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From:Sasha Pachev Date:July 8 1999 7:28pm
Subject:Re: varchar inserted instead of char?!
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Davor Cengija wrote:
> 
>         I'm creating a table:
> 
> mysql> create table hr_vijesti (
>         id mediumint unsigned primary key auto_increment,
>         datum_unosenja timestamp,
>         datum_odobravanja timestamp,
>         naslov char(255) not null,
>         nadnaslov text,
>         podnaslov text,
>         kategorija tinyint unsigned not null,
>         kljucne_rijeci char(255) not null,
>         autor char(64),
>         izvor smallint unsigned not null,
>         datum_stranica char(32),
>         slika_naslov smallint unsigned,
>         slika_body char(32),
>         vezane_vijesti char(64),
>         tekst mediumtext);
> Query OK, 0 rows affected (0.03 sec)
> 
>         after that i'm adding a column:
> 
> mysql> alter table hr_vijesti add column upisao_u_bazu char(32);
> Query OK, 0 rows affected (0.04 sec)
> Records: 0  Duplicates: 0  Warnings: 0
> 
>         but all char column types are turned into varchar(xx) where xx
>         is the number i've decided to use with char():
> 
> mysql> explain hr_vijesti;
>
> +-------------------+-----------------------+------+-----+---------+----------------+
> | Field             | Type                  | Null | Key | Default |
> Extra          |
>
> +-------------------+-----------------------+------+-----+---------+----------------+
> | id                | mediumint(8) unsigned |      | PRI | 0       |
> auto_increment |
> | datum_unosenja    | timestamp(14)         | YES  |     | NULL    |
> |
> | datum_odobravanja | timestamp(14)         | YES  |     | NULL    |
> |
> | naslov            | varchar(255)          |      |     |         |
> |
> | nadnaslov         | text                  | YES  |     | NULL    |
> |
> | podnaslov         | text                  | YES  |     | NULL    |
> |
> | kategorija        | tinyint(3) unsigned   |      |     | 0       |
> |
> | kljucne_rijeci    | varchar(255)          |      |     |         |
> |
> | autor             | varchar(64)           | YES  |     | NULL    |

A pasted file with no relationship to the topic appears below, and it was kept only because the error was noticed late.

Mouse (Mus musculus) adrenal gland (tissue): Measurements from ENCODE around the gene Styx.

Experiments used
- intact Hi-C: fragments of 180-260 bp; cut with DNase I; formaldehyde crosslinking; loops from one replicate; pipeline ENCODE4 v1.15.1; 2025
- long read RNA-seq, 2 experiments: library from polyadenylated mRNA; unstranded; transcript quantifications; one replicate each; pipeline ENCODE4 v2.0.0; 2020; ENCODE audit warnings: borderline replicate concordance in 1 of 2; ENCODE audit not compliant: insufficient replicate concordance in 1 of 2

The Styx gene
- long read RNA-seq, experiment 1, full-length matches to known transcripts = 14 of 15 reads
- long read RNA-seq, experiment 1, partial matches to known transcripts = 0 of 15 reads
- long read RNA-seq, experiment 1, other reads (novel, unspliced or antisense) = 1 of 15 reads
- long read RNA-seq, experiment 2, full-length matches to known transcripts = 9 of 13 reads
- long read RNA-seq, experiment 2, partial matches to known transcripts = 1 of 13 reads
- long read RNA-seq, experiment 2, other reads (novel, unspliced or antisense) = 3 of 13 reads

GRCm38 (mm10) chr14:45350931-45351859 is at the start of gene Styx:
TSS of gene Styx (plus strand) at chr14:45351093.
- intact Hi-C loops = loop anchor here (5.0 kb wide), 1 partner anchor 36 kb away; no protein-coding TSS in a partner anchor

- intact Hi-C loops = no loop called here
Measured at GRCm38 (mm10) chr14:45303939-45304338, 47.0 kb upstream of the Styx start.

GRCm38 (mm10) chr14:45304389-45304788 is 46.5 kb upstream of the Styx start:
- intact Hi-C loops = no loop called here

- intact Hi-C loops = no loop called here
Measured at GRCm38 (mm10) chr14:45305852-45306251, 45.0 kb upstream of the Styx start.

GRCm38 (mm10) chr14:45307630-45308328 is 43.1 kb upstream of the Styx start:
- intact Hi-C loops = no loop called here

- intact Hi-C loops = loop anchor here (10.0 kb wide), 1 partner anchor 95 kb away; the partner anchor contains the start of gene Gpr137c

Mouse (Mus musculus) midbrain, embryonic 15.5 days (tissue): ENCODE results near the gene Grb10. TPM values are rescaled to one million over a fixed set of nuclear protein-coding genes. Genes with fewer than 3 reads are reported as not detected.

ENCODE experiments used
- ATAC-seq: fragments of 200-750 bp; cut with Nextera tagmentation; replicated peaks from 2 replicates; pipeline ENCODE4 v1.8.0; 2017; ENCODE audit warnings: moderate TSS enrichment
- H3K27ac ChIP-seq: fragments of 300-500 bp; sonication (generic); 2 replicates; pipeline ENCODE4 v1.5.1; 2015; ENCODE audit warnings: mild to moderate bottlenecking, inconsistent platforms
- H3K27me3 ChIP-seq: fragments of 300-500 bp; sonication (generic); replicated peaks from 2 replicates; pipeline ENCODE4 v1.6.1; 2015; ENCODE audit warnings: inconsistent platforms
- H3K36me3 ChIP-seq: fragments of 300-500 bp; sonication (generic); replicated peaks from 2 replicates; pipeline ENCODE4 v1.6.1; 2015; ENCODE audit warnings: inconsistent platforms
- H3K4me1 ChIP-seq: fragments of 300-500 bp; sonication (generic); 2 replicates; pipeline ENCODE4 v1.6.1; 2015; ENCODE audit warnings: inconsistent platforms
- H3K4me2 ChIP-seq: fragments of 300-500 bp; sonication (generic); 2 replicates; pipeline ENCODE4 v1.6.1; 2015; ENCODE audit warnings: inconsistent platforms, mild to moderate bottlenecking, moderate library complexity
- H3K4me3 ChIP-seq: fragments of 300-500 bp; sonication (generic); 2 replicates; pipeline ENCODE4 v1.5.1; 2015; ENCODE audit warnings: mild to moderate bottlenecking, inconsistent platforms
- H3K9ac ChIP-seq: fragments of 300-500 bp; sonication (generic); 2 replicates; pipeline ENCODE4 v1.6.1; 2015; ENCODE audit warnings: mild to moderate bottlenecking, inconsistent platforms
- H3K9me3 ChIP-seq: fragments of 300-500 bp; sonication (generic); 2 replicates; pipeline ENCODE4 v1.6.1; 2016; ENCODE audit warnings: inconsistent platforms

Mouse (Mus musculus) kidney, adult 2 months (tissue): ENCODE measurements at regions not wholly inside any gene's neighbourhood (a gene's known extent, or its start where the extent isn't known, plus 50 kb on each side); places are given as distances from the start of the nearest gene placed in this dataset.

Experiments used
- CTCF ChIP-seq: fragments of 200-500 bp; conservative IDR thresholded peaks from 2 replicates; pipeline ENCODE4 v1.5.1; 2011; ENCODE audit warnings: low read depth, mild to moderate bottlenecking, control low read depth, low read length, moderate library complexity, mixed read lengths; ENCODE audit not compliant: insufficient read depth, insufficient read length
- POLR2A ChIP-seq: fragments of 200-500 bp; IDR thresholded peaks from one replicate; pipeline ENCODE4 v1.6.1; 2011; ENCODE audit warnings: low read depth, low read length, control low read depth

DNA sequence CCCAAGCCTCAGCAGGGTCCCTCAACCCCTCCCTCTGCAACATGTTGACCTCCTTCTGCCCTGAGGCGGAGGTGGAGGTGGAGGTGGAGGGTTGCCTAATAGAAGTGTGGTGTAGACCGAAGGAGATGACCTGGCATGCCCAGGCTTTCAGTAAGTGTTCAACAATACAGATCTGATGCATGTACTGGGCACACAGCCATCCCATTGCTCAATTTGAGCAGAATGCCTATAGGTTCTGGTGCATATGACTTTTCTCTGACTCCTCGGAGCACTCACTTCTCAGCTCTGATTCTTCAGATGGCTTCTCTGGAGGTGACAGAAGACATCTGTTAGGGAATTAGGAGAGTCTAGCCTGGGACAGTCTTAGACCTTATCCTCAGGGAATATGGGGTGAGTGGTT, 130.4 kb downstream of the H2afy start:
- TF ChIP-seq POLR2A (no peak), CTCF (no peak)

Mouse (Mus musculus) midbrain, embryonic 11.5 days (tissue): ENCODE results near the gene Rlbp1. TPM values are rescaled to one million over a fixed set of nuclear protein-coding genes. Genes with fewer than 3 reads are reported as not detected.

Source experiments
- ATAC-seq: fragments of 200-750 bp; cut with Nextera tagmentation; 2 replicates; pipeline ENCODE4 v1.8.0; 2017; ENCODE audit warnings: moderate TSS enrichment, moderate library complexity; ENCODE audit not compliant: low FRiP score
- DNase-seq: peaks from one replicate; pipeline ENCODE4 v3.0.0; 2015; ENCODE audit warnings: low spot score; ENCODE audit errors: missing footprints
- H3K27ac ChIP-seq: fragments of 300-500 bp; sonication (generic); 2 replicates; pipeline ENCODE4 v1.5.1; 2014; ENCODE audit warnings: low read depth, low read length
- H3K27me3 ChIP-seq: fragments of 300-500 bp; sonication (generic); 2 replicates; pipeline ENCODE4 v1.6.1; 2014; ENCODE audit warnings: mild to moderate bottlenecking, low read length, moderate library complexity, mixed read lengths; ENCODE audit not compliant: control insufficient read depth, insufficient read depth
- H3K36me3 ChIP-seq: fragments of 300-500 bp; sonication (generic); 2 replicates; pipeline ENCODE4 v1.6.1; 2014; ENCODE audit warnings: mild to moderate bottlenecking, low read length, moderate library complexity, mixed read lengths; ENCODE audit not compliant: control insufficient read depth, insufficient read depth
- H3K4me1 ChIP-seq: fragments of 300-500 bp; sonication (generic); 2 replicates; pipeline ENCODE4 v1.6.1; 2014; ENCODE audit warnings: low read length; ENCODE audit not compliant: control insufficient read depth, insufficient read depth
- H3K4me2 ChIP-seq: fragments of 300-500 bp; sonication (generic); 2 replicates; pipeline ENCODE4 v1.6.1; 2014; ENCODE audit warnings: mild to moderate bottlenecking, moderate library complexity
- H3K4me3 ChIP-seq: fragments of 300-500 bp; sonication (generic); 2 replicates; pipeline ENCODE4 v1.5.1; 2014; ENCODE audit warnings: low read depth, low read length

> |
> | izvor             | smallint(5) unsigned  |      |     | 0       |
> |
> | datum_stranica    | varchar(32)           | YES  |     | NULL    |
> |
> | slika_naslov      | smallint(5) unsigned  | YES  |     | NULL    |
> |
> | slika_body        | varchar(32)           | YES  |     | NULL    |
> |
> | vezane_vijesti    | varchar(64)           | YES  |     | NULL    |
> |
> | tekst             | mediumtext            | YES  |     | NULL    |
> |
> | upisao_u_bazu     | varchar(32)           |      |     |         |
> |
>
> +-------------------+-----------------------+------+-----+---------+----------------+
> 16 rows in set (0.00 sec)
> 
>         (sorry for the broken lines).
> 
>         if i try to force char() instead of varchar(), nothing's
>         happening:
> 
> mysql> alter table hr_vijesti modify column naslov char(255) not null;
> Query OK, 0 rows affected (0.02 sec)
> Records: 0  Duplicates: 0  Warnings: 0
> 
>         but:
> 
> naslov            | varchar(255)          |      |     |         |
> 
>         i don't understand what's happening.
> 
>         mysql 3.22.20a
>         linux redhat 6.0, glibc2.1, kernel 2.2.10, intel pentium
>         (anything else?)
> 
>         Thanks
> 
>         p.s. if such a case is explained in the manual, please point
>         the right chapter.
> 
> --

having a char without any var in it is beneficial only if your record is
fixed length. If your record is not going to be fixed length anyway,
there is not point in being forced to a fixed length - you get all the
disadvantages while not receiving any advantages. This is the rational
for MySQL to automatically convert char to varchar when other fields
force the record to be variable length. You have a couple of columns of
type text, which causes this behavior.

I would suggest moving your text stuff into a separate table - that will
allow you to still use advantages of fixed length records.

Another suggestion, somewhat off the subject. Often records have fields
that are searched often and the ones that are retrieved once the record
was found. If searches are more frequent than retrievals, I would place
the search fields in one table, and retrieval only fields in another.
There are cases when this approach would not give you much performance
improvement, but very often it will.
-- 
Sasha Pachev
http://www.sashanet.com/ (home)
http://www.direct1.com/ (work)
Thread
varchar inserted instead of char?!Davor Cengija8 Jul
  • Re: varchar inserted instead of char?!Paul DuBois8 Jul
  • Re: varchar inserted instead of char?!Sasha Pachev8 Jul